• Can the object be tilted or carried sideways in a safer manner?
• Remove any obstacles from the intended path before you pick up something heavy.
• Get solid footing and sweep the floor first if there’s a chance it could be slippery (as in sawdust on a hardwood floor).
• When bending down and raising up, use the knees rather than the spine. Your back should be as vertical as possible and your body should be centered over your boots.
• Avoid twisting your spine while toting heavy objects. Move your entire body (including feet) to the right or left and not just your torso.
• Don’t be a hero: ask for help if the job is too big for one spine.
• Get a good grip.
• Shoulder straps, such as those used by appliance movers, are quite inexpensive and they transfer the weight to the strongest part of your body.
• Don’t be lazy and reach over your head: go get the ladder.
Two-wheeled handcarts are great for moving vertical stuff around the shop, but not so great for items with a wide footprint such as base cabinets. There is an unusual option that woodshops can borrow from mechanics: the engine hoist. They’re remarkably inexpensive and can handle very heavy loads. For example, The Home Depot offers a 2-ton foldable engine hoist for about $400. It could conceivably be used to move a strapped pallet of hardwoods or plywood.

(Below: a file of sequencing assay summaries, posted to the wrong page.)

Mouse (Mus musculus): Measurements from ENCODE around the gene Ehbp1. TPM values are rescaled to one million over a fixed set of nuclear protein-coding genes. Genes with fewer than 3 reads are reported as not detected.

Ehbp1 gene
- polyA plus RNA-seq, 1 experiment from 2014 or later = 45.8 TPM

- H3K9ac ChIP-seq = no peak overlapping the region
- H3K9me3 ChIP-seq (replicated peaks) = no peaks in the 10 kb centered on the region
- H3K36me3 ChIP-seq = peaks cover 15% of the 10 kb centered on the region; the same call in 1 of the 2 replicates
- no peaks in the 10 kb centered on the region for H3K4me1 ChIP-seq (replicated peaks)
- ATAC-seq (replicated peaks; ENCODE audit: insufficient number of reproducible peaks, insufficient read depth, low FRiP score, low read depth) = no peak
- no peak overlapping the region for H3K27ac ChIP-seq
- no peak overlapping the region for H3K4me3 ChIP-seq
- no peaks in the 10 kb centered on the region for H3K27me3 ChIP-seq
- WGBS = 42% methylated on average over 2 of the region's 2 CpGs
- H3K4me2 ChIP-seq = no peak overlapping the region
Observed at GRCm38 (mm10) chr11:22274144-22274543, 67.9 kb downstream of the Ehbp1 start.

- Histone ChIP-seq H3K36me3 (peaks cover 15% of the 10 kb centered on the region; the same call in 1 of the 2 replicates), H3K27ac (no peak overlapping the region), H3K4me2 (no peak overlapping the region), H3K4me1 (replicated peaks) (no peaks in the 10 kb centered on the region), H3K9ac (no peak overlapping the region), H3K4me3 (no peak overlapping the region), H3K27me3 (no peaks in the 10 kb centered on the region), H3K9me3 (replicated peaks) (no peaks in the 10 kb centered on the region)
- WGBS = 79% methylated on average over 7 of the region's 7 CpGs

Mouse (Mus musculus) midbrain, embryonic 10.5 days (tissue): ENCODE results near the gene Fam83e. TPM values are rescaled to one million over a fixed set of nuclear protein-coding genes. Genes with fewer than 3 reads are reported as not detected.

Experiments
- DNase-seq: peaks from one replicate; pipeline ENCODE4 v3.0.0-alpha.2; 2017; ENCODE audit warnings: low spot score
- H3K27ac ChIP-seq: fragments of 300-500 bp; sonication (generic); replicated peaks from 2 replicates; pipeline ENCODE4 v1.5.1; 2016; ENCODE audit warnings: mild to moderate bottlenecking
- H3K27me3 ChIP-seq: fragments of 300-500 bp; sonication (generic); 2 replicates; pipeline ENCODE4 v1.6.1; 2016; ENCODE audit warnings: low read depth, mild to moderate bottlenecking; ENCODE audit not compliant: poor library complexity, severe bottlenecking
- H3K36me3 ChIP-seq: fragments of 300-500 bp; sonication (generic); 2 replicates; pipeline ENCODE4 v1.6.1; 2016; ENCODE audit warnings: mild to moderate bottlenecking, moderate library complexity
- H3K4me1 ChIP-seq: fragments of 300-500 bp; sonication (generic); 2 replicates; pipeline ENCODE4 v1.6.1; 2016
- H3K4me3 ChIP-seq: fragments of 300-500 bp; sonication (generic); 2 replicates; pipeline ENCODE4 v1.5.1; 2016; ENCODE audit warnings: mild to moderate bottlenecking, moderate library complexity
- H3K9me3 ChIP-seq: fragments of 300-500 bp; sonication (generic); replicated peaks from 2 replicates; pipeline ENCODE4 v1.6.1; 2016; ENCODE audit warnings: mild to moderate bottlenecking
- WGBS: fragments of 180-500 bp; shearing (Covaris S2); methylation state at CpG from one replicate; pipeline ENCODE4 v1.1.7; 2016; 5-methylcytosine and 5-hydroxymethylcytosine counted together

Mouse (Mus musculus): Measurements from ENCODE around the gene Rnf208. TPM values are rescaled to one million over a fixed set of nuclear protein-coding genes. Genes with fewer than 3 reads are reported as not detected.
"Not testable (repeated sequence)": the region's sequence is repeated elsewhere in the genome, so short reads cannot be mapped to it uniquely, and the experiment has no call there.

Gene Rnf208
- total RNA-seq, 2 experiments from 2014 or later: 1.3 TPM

If the space is available, it really helps to have a staging area close to the main freight door in the shop. As materials come in and completed pieces leave, it’s very handy to have enough room to be able to move them past each other, especially when the same door is used for both. Erecting walls, even clear plastic ones, around this staging area obviates a number of minor problems. By separating the shop from the great outdoors, there are fewer air exchanges during expensive heating and cooling seasons. That thermal trap also cuts down on changes in humidity that are introduced when moving stuff in and out of the shop and it reduces the number of cottonwood seeds and other contaminants that migrate to the finishing room.
One final note: if you’re a one-man (or woman) shop, stop by the library on the way home and check out “Working Alone” by John Carroll (Taunton Press, 1999). It’s written for carpenters, but there’s a whole lot in there about lifting large and/or cumbersome items without straining your back — or your patience.
This article originally appeared in the November 2012 issue.